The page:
As a novelist, Iain Pears doesn’t repeat himself, and he gives with a generous hand. In Arcadia, he provides a dystopian vision of the 23rd century, scholarly espionage set in Cold War Oxford, and an Arts-and-Crafts pastoral called Anterwold, which involves swords and scholars and may or may not be the product of the imagination of one of the characters elsewhere. All this (and much else) is somehow connected to an 18th-century text known as The Devil’s Handwriting containing a mathematical formulation that wasn’t invented until five centuries later.
Confused? It gets far more complicated. Arcadia is not so much a novel as a cornucopia of narratives. These unfold through three interlocking universes and involve the viewpoints of ten characters. In case this isn’t enough, the book is bundled with an elegantly designed app for iPad and iPhone containing the text of the novel. The app also works as a sort of user’s manual that allows you to see the overall structure of the book and to follow the stories of any of the main characters, or a combination of them, in the order of your choice. It includes a series of ‘notebooks’ providing information about the backgrounds to the story (it would have been helpful to have easier access to these).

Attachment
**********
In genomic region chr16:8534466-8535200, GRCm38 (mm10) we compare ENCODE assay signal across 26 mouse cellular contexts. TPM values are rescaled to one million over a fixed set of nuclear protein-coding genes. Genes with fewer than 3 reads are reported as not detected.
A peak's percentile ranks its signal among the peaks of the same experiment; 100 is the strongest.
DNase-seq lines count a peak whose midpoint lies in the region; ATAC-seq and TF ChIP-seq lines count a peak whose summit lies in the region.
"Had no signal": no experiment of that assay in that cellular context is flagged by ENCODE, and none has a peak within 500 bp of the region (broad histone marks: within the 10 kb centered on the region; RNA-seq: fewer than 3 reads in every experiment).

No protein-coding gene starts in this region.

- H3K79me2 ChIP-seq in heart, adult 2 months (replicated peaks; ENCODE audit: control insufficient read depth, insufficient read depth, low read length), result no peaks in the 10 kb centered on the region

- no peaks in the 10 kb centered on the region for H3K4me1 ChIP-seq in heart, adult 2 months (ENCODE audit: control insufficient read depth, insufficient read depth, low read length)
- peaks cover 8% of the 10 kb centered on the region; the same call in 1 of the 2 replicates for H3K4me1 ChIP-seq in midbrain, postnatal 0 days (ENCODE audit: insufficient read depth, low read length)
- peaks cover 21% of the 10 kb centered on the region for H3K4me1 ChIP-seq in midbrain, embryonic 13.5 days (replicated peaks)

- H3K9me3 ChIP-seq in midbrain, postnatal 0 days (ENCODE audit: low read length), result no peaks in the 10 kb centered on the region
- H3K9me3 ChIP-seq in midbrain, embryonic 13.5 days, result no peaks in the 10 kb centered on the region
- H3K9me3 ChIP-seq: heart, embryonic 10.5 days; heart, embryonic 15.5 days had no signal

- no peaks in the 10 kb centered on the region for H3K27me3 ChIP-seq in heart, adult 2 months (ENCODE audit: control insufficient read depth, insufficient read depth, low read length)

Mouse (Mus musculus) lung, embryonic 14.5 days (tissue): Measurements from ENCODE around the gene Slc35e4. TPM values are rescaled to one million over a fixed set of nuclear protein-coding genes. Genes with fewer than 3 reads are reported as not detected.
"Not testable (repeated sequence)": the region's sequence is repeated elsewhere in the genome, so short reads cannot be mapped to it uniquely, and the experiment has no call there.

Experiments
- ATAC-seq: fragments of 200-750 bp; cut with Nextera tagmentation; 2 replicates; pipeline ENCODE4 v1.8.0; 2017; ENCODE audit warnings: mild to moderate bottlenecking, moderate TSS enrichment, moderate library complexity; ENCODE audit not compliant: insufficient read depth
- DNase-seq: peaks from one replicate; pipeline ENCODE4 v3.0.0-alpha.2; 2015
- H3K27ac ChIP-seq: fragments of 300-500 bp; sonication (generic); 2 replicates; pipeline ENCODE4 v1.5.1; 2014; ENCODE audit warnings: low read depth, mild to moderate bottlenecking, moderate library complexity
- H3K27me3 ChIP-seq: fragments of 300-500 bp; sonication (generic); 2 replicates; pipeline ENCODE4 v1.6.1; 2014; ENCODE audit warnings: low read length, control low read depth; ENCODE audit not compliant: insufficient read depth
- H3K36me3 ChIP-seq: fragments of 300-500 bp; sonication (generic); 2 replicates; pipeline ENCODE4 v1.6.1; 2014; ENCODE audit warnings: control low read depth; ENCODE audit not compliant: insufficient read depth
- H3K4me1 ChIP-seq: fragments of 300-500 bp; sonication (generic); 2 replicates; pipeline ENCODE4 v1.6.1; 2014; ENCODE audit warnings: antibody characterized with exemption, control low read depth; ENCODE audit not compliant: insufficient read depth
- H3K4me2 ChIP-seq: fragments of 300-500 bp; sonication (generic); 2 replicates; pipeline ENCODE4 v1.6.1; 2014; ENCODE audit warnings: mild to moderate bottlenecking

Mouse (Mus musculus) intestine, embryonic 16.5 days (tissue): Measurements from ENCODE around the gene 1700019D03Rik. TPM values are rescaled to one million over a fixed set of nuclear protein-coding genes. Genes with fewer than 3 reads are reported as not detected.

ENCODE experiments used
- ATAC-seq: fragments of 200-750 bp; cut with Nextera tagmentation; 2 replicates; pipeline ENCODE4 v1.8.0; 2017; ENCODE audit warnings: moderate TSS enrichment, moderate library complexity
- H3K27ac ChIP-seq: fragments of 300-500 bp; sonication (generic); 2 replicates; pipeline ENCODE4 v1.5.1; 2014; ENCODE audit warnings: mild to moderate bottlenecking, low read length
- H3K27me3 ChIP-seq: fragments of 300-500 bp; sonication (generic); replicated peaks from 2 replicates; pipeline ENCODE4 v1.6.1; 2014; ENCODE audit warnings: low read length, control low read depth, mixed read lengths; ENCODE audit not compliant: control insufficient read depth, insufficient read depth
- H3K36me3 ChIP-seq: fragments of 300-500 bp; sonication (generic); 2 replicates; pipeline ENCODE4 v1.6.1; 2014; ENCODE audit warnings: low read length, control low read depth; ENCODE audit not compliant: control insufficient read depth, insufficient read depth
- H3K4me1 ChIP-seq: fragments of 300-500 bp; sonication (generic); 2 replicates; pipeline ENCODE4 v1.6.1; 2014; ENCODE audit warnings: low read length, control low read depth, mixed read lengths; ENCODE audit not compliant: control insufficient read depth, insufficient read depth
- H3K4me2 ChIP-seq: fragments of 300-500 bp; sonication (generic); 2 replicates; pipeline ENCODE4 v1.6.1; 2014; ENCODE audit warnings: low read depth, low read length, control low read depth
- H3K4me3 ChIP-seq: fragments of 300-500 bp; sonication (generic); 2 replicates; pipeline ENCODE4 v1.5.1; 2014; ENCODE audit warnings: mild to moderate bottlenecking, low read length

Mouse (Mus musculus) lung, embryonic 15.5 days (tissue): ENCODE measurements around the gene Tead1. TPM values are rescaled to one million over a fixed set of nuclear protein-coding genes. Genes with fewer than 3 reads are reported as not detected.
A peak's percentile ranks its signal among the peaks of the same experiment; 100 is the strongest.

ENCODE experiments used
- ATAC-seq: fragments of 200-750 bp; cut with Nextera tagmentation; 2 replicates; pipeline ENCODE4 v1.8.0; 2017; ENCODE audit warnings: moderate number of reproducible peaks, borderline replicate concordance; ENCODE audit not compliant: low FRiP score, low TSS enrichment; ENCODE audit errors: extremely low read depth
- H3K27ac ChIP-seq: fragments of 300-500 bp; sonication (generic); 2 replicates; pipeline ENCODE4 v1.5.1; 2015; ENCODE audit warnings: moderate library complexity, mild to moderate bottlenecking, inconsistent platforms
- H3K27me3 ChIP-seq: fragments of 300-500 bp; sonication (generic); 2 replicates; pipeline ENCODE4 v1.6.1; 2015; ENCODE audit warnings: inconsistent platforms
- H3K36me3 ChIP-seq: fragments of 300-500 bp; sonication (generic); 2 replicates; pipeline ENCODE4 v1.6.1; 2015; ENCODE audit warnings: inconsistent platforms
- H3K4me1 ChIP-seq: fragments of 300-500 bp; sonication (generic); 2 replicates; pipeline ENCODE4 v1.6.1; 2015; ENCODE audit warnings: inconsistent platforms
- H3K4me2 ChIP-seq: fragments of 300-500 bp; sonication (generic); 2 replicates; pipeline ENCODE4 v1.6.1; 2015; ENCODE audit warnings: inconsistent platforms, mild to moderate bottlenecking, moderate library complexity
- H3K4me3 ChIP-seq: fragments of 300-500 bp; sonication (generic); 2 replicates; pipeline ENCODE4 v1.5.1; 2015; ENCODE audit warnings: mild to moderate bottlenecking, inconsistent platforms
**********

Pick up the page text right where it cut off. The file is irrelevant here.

Several characters move between universes, sometimes by means of a rusting cast-iron pergola in a north Oxford cellar, and sometimes, even more mysteriously, with the help of enormous quantities of electricity. Understandably in these circumstances, they are given to musing anxiously about notions of time, fiction and reality. You regularly stumble on vertiginous remarks like ‘The dangers of Henry’s imagination ending up inside itself are so evident that they hardly need to be stated.’
By its very nature, Arcadia is not an easy read. Just as you settle into one universe, one timeframe and one viewpoint, all three of them change to another combination. Some ingredients are less convincing than others: Rosie, for example, an Oxford 15-year-old, appears by the maturity of her conversation to have been born aged 30; the Cold War spooks, complete with obligatory molehunt, will not convince dedicated readers of le Carré; and Anterwold, which has shades of both Narnia and Middle-earth, is an oddly pallid place in comparison with the smog-ridden, polluted 23rd century.
Arcadia may have its shortcomings, but it’s also ambitious, amusing and very readable. Embrace the confusion and enjoy.
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